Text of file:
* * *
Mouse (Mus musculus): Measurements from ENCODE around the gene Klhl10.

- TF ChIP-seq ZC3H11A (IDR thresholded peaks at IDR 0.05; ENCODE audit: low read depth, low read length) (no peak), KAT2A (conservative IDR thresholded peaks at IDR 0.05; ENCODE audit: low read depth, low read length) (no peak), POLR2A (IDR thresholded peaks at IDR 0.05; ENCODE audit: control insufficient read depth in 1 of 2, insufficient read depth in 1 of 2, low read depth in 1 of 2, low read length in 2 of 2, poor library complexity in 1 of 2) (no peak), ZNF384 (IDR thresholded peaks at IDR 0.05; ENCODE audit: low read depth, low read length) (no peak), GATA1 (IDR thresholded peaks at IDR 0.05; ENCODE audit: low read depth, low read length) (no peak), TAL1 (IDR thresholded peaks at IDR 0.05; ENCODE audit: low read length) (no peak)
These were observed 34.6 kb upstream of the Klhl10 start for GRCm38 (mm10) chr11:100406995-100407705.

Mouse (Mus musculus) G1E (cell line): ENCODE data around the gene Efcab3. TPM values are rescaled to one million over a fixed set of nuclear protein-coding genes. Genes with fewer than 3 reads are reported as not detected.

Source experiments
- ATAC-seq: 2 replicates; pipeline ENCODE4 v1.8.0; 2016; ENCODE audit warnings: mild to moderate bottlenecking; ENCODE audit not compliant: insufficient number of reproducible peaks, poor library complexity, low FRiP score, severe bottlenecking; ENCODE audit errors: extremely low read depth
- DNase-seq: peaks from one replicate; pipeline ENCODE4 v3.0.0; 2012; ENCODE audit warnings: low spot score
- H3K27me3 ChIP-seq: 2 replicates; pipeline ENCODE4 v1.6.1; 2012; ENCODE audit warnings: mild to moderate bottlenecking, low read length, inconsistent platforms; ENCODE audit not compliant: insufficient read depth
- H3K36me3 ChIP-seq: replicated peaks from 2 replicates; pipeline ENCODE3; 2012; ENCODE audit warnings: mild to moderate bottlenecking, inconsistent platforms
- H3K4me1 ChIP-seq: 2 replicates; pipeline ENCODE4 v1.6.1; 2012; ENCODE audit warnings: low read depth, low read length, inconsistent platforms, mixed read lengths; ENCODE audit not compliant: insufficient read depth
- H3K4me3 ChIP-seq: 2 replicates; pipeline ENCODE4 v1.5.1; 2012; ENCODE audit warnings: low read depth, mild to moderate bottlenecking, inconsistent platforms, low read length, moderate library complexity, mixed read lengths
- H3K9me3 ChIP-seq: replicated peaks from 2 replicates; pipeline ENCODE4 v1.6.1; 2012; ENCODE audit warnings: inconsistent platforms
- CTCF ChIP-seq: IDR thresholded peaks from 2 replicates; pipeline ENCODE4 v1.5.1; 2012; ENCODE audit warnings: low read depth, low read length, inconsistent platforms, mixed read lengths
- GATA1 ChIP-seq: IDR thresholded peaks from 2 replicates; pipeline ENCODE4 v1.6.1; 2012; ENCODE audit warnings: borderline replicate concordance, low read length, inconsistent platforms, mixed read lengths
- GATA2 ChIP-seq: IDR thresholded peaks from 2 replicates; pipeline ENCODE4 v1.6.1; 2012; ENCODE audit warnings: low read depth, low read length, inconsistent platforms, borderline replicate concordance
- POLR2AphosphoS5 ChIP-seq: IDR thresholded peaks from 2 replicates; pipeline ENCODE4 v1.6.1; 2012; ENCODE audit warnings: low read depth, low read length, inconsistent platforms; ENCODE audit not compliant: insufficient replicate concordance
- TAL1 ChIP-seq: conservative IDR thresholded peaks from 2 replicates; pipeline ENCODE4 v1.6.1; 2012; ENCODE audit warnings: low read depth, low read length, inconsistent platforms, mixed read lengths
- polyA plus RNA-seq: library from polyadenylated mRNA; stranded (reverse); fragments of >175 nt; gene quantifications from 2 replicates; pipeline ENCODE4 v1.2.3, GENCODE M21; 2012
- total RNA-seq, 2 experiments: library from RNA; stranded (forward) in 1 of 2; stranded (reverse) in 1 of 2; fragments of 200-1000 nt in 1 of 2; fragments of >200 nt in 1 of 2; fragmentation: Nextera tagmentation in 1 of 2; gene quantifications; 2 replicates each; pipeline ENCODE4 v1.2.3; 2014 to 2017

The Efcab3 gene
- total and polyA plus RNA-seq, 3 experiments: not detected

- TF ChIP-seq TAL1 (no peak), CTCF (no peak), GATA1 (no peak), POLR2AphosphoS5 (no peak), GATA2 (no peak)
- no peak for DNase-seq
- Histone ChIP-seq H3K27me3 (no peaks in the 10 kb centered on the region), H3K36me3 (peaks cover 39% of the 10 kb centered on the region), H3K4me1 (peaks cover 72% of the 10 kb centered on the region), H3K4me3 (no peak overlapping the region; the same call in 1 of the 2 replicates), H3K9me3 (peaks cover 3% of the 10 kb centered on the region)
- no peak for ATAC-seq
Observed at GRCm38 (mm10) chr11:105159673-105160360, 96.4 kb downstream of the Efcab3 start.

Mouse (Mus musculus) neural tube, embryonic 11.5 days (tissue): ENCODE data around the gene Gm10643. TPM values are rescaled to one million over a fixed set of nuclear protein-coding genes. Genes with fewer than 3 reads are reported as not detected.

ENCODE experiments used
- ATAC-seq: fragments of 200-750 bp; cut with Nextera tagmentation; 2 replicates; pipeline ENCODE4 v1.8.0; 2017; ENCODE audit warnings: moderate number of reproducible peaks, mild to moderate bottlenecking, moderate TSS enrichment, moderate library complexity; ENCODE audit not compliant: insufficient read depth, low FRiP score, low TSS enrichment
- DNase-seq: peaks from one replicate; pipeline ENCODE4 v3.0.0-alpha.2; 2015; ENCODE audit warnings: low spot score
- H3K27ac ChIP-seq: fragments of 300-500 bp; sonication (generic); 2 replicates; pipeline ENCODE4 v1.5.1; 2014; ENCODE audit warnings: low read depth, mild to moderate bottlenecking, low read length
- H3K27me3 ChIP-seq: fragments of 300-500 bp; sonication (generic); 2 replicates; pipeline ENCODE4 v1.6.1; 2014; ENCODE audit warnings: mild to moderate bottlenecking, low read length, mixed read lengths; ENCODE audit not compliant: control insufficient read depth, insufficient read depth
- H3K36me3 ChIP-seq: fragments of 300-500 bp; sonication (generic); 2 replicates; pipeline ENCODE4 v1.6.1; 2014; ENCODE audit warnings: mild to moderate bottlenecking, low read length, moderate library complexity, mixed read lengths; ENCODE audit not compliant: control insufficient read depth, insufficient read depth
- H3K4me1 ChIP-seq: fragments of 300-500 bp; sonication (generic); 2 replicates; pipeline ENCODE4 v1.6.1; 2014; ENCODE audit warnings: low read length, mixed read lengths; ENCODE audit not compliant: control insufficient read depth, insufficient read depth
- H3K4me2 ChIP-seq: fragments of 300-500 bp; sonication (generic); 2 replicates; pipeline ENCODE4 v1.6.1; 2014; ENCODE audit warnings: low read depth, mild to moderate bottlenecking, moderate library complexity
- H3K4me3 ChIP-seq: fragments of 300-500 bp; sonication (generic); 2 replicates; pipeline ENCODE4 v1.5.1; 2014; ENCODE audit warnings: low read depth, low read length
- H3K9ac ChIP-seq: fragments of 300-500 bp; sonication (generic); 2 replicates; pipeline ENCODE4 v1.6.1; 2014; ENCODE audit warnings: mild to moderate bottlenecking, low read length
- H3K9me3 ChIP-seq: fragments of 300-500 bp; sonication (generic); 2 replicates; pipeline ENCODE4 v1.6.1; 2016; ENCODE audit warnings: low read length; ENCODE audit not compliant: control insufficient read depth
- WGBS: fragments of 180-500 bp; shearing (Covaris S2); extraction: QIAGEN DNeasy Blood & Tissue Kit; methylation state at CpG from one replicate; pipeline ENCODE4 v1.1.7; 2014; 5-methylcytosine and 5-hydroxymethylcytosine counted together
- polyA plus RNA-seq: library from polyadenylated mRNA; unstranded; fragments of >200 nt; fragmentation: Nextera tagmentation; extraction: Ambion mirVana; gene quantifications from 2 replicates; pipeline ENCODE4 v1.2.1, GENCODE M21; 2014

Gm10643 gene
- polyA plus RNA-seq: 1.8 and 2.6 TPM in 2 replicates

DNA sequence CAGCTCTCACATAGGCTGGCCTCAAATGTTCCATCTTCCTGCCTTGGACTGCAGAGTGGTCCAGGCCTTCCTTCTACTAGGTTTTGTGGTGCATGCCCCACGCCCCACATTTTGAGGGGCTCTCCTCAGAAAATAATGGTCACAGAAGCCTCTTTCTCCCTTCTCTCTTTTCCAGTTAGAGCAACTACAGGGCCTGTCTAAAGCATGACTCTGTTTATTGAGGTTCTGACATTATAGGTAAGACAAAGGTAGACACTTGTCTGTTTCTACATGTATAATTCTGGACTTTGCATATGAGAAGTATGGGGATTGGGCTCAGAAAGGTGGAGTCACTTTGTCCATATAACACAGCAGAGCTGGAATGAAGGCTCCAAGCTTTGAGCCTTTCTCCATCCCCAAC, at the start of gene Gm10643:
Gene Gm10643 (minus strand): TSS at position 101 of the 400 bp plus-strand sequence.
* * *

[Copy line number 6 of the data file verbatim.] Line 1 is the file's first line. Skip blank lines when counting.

- ATAC-seq: 2 replicates; pipeline ENCODE4 v1.8.0; 2016; ENCODE audit warnings: mild to moderate bottlenecking; ENCODE audit not compliant: insufficient number of reproducible peaks, poor library complexity, low FRiP score, severe bottlenecking; ENCODE audit errors: extremely low read depth